In an effort to assist employers with the individualized assessment process, the regulations now contain lists of the different types of information that should be taken into account when conducting the assessment. The updated regulations and corresponding lists can be accessed here.
As before, if an employer decides to revoke a job offer because of an applicant’s conviction history, the employer must notify the applicant of the preliminary decision in writing. Once notified, the deadline for the applicant to respond must be at least five business days from the date of receipt of the notice. Applicants who choose to appeal the preliminary decision can do so by submitting mitigating evidence that supports reconsideration. Employers who receive mitigating evidence are required to reassess the applicant’s suitability for the job. If, after considering this evidence, the employer still wants to revoke the job offer, it must send a final notice informing the applicant of its decision and their right to file a complaint with the CRD.
The current regulations contain no guidance for employers on what should be considered when performing a reassessment. To remedy this, the new regulations include examples of the various acceptable information and documentation that should be taken into account. This information may include the applicant’s age when the conduct occurred, certificates of rehabilitation, letters from teachers, counselors, probation officers or documentation confirming the existence of a disability. However, an employer may not require an applicant to provide a particular fact or specific document in order to be reconsidered for employment.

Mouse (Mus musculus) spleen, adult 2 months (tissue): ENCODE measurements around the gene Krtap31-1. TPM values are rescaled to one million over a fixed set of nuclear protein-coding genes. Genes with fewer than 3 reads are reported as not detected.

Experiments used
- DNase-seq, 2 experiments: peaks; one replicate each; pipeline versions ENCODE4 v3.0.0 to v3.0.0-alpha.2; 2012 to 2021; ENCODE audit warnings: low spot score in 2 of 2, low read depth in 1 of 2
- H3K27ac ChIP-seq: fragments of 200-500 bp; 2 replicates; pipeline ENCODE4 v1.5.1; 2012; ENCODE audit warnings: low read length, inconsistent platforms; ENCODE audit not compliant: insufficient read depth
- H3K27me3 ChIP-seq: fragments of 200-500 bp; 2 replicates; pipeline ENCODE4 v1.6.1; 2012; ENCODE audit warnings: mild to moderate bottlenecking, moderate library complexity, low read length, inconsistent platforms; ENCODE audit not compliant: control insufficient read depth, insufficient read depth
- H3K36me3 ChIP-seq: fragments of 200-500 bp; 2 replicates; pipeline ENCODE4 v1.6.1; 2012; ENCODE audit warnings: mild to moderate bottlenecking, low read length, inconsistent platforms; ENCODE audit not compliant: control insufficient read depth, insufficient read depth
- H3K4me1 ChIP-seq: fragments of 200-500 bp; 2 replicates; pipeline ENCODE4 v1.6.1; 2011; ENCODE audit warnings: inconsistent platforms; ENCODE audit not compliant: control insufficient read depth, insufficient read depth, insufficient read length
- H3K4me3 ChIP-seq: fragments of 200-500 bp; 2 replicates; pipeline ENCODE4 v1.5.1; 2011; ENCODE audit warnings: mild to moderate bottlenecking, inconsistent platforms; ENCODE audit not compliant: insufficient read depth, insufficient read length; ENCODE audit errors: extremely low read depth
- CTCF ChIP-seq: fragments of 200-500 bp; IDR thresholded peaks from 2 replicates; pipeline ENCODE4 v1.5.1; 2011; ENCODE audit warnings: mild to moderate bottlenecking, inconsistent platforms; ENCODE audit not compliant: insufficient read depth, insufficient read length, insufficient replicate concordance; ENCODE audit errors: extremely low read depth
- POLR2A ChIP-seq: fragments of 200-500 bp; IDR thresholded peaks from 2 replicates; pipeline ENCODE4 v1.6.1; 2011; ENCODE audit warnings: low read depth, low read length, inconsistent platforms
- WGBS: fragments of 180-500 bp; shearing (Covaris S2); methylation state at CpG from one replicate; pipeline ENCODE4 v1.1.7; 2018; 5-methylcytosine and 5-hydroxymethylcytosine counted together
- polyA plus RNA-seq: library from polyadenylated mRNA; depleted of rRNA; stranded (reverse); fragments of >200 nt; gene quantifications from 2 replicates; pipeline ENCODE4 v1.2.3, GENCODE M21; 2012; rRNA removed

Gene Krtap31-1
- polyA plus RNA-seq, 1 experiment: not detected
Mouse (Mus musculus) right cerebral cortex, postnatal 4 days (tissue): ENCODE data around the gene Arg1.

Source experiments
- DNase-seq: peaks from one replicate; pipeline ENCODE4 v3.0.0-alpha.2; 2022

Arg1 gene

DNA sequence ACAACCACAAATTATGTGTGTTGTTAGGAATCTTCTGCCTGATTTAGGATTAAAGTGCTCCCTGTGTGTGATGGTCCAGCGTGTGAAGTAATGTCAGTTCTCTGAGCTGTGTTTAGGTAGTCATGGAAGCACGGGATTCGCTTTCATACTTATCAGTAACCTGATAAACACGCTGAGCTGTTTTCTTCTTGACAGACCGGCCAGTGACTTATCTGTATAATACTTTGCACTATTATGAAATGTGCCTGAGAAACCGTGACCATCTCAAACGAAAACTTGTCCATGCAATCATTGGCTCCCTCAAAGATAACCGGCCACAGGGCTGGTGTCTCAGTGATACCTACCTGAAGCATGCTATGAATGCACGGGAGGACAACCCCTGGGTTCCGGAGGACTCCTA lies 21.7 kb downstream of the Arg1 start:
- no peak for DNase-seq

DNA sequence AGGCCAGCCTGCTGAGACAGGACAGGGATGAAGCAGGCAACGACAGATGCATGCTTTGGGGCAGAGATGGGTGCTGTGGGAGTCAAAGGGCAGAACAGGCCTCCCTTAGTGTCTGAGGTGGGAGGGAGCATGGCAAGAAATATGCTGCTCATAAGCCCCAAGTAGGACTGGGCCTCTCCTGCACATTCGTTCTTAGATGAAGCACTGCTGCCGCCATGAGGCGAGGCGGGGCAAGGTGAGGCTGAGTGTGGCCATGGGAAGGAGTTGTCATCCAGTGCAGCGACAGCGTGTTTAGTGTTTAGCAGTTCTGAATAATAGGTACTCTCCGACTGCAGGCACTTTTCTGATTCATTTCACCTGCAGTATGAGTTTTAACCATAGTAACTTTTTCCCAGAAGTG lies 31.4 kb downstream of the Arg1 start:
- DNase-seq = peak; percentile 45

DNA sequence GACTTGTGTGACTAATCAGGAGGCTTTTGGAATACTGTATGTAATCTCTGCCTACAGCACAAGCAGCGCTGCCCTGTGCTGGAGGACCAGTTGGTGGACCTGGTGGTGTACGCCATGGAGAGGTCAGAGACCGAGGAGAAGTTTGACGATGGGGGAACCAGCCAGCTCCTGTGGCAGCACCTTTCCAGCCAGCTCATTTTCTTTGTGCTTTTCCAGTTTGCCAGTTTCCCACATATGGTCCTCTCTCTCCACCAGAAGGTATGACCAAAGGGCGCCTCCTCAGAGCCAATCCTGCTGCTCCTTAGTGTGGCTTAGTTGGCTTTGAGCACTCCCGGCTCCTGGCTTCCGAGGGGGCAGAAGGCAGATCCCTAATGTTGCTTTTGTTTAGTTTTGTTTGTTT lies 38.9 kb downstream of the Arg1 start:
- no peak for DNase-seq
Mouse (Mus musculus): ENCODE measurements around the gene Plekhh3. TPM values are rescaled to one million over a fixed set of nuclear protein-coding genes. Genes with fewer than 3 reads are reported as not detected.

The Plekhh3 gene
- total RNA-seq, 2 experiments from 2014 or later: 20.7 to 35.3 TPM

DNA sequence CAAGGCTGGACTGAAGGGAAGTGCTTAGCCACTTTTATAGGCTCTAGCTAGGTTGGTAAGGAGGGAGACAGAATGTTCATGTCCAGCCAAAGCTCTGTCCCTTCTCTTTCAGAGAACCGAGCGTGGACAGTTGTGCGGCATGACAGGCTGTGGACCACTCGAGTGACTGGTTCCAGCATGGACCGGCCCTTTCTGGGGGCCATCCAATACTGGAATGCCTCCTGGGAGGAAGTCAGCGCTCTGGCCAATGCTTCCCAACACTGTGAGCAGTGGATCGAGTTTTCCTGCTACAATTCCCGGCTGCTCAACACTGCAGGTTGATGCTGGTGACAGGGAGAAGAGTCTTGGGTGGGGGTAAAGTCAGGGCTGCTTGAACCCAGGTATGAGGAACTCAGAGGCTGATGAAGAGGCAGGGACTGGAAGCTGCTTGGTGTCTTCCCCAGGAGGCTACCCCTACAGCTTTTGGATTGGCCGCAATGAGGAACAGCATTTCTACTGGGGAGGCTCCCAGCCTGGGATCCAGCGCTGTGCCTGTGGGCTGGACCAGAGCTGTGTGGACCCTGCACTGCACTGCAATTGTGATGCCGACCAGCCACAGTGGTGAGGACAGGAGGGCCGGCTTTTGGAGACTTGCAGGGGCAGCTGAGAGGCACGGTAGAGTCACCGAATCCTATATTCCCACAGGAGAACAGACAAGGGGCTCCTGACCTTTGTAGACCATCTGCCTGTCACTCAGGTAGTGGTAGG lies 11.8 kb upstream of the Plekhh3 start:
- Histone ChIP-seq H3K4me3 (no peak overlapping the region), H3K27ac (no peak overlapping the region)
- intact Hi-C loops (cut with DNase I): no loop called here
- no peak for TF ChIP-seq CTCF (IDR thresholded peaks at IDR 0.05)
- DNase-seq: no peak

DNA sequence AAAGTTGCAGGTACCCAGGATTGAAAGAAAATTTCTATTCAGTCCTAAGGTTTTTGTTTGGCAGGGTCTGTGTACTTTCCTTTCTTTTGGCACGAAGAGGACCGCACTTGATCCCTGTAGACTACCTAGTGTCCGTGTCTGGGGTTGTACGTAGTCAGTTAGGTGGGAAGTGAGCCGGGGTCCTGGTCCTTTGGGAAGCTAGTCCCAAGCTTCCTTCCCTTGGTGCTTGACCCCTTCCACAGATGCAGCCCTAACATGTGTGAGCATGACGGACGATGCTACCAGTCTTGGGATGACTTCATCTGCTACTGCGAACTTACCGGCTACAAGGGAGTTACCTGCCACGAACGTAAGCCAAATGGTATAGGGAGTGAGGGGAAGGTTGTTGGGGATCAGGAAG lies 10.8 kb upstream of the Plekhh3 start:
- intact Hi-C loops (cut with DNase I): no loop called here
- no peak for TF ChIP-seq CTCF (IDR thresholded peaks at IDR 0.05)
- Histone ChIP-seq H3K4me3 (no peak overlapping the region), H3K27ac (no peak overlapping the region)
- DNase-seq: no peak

The updated regulations also clarify how the timing of the receipt of notice should be calculated. Specifically, if the notice is transmitted through a format that does not provide a confirmation of receipt, such as a mailed notice with no tracking, the notice shall be deemed received five calendar days after the mailing is deposited for delivery for California addresses, ten calendar days after the mailing for addresses outside of California, and twenty calendar days after mailing for addresses outside of the United States. If the notice is transmitted through email, the notice shall be deemed received two business days after it is sent.